Many times since my move back to the bayou in 1996, I have often wondered if anyone would ever care to read about life on the bayou, with all its colorful characters–human, plant, and animal.  Since 2007 and the beginning of this blog, I think your responses to this blog have given me my answer.  One day, maybe I will follow in the footsteps of these successful authors and write a book about my life in these Louisiana wetlands.  

With that, I will close with these words from one of the most powerful women in our time, Margaret Thatcher,

“Watch your thoughts for they become words.
              Watch your words for they become actions.
              Watch your actions for they become habits.
              Watch your habits for they become your character.
              And watch your character for it becomes your destiny.
              What we think, we become.”

Your Bayou Bookworm,


PS  I’m curious to know if any of you are familiar with any of these authors, read their books, or were influenced by them in any way in your own lives.

PS again.  I’m really excited because my first full-length piece for Country Roads Magazine came out in the February edition.  It’s about one of my favorite things–the bald cypress tree.  If you care to read it, here’s the link.  Enjoy!

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  1. Well, I’ll try again. I commented but it didn’t “take”. I’ve read Clovis, Manchac Swamp (the photos are BEAUTIFUL!), and yours, Before The Saltwater Came. I’m going to check the library for Linda Greenlaw’s books.
    Speaking of books…you’ve already got a good start on your life on the bayou. When can we expect another chapter?

    1. Glad you tried again, because LilSis and I are still working behind the scenes fixing lots of little technical issues with the site. Since the post went up last night and there have been no comments, I was beginning to think it either wasn’t visible or there might be some kind of glitch with the comments capabilities. I hope your comment coming through means all is well and folks just don’t feel like commenting! Well, it would be a long, drawn out book if I went chronologically, so I’ll have to think about what the next chapter might be. Gee whiz. We’re 12 chapters in and only to 1982!!!

  2. Well, here I am again wondering what has happened to my friends/readers? Maybe the Comments being at the top of the post is confusing? Maybe they can’t find it? Maybe it took me so long to get back up and running that I lost all my readers? Thanks, Steffi, for being the brave one to leave a comment yesterday. I appreciate you!


  3. Sort of looks like the original way I sent comment. Well it’s still really nice and I know you and Lil Sis are working hard on this.
    As for the books you showed I will have to read the book by Linda Greenlaw and the cookbook by Gladys Taber. Thanks for sharing the books that you enjoyed. Keep making us proud of our wonderful Wetlands and keeping us informed on things that we seem to overlook in our beautiful area—-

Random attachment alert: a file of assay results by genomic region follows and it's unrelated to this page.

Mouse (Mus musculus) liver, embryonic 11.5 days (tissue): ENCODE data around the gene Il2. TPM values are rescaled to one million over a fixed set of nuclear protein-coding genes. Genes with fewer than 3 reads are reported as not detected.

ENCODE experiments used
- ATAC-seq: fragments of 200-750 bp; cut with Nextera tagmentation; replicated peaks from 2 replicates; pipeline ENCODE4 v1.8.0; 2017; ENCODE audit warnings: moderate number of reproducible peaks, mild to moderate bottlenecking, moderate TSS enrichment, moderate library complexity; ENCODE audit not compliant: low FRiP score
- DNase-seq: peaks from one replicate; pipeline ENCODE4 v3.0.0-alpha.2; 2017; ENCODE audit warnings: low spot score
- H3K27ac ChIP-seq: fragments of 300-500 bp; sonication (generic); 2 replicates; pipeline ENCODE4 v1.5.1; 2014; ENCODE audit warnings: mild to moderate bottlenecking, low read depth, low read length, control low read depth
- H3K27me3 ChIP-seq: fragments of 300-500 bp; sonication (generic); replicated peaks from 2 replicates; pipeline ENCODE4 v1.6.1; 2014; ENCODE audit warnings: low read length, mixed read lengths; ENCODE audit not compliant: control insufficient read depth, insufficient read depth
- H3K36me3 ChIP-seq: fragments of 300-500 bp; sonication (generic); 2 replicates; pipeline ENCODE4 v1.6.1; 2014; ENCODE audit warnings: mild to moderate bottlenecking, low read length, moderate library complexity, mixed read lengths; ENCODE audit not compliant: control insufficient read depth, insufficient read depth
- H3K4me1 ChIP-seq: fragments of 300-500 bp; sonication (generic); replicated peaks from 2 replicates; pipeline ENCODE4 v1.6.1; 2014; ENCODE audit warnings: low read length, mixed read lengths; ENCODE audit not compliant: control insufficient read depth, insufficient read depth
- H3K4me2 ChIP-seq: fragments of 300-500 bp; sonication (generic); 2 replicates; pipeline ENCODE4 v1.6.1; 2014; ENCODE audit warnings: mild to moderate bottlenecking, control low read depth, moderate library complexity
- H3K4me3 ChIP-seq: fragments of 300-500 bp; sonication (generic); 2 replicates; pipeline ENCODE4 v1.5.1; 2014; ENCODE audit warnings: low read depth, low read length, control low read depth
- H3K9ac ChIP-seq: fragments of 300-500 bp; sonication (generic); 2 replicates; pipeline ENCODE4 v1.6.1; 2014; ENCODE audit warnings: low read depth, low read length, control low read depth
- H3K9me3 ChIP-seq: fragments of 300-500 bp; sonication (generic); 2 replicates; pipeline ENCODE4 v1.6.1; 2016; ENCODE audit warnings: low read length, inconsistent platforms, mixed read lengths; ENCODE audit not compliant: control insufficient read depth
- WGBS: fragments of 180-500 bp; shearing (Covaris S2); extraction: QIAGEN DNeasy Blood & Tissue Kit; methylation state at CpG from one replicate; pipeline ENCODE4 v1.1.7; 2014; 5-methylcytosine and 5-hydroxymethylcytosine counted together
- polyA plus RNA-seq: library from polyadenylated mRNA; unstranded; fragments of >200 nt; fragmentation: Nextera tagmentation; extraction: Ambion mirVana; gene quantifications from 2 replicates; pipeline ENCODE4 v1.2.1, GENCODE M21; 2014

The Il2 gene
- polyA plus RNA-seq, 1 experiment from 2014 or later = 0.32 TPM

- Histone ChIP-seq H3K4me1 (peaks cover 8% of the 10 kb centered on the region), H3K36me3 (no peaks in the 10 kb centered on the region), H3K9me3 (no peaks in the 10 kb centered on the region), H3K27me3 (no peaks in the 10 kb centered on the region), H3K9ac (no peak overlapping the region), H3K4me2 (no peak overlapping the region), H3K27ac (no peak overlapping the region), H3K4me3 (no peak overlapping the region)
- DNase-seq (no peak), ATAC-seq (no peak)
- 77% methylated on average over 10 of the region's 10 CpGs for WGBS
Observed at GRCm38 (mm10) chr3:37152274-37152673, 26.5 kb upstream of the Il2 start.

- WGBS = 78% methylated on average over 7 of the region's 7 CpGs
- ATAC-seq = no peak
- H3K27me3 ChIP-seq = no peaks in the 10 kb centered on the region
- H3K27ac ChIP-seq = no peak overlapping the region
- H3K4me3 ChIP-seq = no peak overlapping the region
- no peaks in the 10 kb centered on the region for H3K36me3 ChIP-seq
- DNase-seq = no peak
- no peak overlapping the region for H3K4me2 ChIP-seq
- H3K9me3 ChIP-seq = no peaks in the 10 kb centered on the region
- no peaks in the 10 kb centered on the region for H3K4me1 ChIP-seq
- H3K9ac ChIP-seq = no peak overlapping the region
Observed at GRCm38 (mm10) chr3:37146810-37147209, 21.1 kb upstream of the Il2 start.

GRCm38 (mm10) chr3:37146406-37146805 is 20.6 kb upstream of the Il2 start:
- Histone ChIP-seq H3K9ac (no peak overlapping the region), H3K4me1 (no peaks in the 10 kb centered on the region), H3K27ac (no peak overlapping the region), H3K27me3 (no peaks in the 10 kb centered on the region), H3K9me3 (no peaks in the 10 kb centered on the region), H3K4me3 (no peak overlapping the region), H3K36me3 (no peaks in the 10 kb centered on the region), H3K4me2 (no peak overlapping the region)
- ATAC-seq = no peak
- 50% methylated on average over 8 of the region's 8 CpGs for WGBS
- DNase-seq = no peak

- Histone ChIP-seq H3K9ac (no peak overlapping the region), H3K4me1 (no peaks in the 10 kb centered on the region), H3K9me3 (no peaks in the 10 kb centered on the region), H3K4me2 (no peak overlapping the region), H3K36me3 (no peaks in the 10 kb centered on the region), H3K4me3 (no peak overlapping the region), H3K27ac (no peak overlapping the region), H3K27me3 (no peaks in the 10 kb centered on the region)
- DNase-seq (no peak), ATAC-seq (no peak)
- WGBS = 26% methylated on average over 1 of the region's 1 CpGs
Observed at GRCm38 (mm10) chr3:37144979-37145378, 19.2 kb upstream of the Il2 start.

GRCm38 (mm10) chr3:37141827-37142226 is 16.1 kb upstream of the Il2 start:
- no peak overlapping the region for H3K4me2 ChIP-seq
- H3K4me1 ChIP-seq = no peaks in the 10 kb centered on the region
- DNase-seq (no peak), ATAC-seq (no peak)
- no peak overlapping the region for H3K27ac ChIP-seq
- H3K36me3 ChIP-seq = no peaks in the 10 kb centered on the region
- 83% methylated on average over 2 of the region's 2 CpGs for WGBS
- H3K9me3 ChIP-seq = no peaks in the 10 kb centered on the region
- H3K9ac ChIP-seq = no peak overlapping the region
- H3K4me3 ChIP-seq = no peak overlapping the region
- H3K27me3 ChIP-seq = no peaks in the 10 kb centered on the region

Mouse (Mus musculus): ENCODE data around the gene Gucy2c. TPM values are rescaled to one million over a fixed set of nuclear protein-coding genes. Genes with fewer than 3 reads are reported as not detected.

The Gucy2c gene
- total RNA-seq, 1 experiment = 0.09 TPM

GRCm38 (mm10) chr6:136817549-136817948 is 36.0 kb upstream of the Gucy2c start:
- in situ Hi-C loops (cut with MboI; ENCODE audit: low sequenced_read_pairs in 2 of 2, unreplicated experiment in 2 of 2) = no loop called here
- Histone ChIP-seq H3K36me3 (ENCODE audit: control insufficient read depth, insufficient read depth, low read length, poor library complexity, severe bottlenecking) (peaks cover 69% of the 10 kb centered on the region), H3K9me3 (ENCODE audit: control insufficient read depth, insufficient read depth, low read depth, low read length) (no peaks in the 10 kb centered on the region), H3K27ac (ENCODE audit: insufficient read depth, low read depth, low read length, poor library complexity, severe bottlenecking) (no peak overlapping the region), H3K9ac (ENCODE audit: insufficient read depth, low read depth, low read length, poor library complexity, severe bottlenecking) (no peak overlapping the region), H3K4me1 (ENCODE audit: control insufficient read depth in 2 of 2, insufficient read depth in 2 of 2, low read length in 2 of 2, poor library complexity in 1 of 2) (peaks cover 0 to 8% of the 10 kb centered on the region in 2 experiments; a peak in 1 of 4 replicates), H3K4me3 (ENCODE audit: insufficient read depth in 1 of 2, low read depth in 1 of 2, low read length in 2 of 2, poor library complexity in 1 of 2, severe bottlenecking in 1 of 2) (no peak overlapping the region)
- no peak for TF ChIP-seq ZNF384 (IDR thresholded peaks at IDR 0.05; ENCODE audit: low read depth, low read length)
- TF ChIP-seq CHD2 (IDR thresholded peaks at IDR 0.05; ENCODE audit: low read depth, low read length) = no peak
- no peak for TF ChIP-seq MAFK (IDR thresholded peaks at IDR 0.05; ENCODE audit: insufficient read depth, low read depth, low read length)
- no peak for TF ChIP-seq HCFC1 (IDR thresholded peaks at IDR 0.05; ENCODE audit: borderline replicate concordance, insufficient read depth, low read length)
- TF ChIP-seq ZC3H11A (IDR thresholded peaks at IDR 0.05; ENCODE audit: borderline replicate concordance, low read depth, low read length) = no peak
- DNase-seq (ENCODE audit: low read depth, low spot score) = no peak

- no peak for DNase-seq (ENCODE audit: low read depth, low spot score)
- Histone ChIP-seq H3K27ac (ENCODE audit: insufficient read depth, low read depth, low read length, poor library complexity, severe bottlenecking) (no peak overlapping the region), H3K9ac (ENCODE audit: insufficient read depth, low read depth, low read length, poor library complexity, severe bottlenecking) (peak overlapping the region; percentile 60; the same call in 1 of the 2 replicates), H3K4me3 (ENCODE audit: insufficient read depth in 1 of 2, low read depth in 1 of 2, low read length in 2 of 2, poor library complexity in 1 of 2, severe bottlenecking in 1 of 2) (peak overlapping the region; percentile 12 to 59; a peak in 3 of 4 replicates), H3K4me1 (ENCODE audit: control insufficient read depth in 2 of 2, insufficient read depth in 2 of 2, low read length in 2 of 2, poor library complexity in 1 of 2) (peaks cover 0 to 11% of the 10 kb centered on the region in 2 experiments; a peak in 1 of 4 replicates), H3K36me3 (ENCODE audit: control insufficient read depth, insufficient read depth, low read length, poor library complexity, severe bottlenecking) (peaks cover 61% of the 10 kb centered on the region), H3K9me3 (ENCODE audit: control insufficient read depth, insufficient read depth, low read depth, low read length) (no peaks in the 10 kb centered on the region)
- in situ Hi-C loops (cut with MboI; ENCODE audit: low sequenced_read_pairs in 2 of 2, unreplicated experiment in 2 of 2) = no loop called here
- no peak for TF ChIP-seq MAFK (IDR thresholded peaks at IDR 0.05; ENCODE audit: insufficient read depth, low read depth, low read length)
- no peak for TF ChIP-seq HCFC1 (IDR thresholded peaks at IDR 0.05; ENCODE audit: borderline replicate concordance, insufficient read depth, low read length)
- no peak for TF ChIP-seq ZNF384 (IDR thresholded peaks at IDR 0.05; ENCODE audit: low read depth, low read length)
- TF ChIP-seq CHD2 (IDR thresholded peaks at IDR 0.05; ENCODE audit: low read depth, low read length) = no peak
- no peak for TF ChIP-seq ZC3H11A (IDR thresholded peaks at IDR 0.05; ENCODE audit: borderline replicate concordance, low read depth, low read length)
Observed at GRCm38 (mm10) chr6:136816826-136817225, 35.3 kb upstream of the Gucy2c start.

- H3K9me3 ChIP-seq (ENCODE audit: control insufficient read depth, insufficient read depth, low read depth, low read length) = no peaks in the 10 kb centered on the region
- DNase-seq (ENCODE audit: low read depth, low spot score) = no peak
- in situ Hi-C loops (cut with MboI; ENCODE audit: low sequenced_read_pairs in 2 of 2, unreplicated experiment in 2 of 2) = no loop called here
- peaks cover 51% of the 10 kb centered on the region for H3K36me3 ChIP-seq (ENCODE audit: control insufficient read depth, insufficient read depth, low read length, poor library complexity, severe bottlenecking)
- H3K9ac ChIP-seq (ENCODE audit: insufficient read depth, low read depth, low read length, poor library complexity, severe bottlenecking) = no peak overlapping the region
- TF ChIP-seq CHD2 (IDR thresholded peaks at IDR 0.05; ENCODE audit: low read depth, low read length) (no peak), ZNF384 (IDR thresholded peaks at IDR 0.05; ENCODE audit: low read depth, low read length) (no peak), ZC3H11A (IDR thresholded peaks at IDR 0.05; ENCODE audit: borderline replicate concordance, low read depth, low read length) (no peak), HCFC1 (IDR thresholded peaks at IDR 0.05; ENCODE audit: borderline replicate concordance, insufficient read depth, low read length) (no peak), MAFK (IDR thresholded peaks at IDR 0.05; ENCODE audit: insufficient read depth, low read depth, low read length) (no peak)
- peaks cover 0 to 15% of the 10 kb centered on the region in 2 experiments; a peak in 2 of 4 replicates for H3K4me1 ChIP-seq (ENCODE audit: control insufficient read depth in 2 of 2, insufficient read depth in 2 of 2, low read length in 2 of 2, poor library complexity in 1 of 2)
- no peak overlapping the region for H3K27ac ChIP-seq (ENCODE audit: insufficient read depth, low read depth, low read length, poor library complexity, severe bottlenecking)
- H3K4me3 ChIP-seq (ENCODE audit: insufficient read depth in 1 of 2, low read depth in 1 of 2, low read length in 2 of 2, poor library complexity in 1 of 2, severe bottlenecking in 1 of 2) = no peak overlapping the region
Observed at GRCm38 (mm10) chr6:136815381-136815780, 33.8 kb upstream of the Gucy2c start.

4. What’s with the math problem before being able to comment? Maybe your readers don’t have a calculator handy. LOL
    BTW, The first time seeing the new look…I scrolled right by the “comments” at the top of the page.

    1. The math problems deter the Spam bots from slamming the site with ad comments and Spam emails to me. Sorry for the minor inconvenience. As I said before, this isn’t the final look. I’m hoping to have the comments back at the bottom like before. Hang with me!

  5. That’s a good article on bald cypresses. As you mentioned, some people have been planting them on properties that aren’t near creeks or ponds; seems like it would take a lot of irrigation to keep them from dying in such places.

    1. Steve, welcome to this bayou blog and thanks for the kind words. Cypress seem amazingly adaptable, even to the point of growing in landscaped settings and having their knees chopped off every time the lawn is mowed. However, one thing I can’t quite figure out is why folks plant them in their yards so close to the house, knowing that the aerial roots will eventually sprawl under the slab and under the sidewalk and driveway. Not a good idea! So, it takes some forethought when planting these in a landscaped setting. Just a word of caution!

  6. Hi, BW.

    No comment from me means I just haven’t been online. I don’t get on the computer much at home during the workweek. The last time I looked, your prior entry was still up.

    The reason I’m here now is that I have picked up The Dreaded Lurgy (head cold) and called in sick. Ah, ah, aaaaCHOO! Sorry about that. Sniff.

    I love books and I love to read. The only author you’ve listed that I’m familar with is Rawlings and only because I read ‘The Yearling’ years ago. I didn’t realize she had other titles.

    You better get cracking on that life story of yours! You’ve still got another 20 some odd years to get down on paper.

    I’ll have to check out your ladies.

    1. Gue` – ah, ah aaaaCHOO back! I’m down AGAIN with The Dreaded Lurgy. Our weather goes from short sleeves to long johns over a matter of a couple of days. It’s been the weirdest winter in recent memory. Glad you’re here, though! I know I need to get cracking, but something else in my lief will have to take a backseat or get kicked out of the car in order to make room for what seems like full time writing! They each have even more books–I just listed a couple. If you follow the links, you can see more of what they’ve written. Enjoy!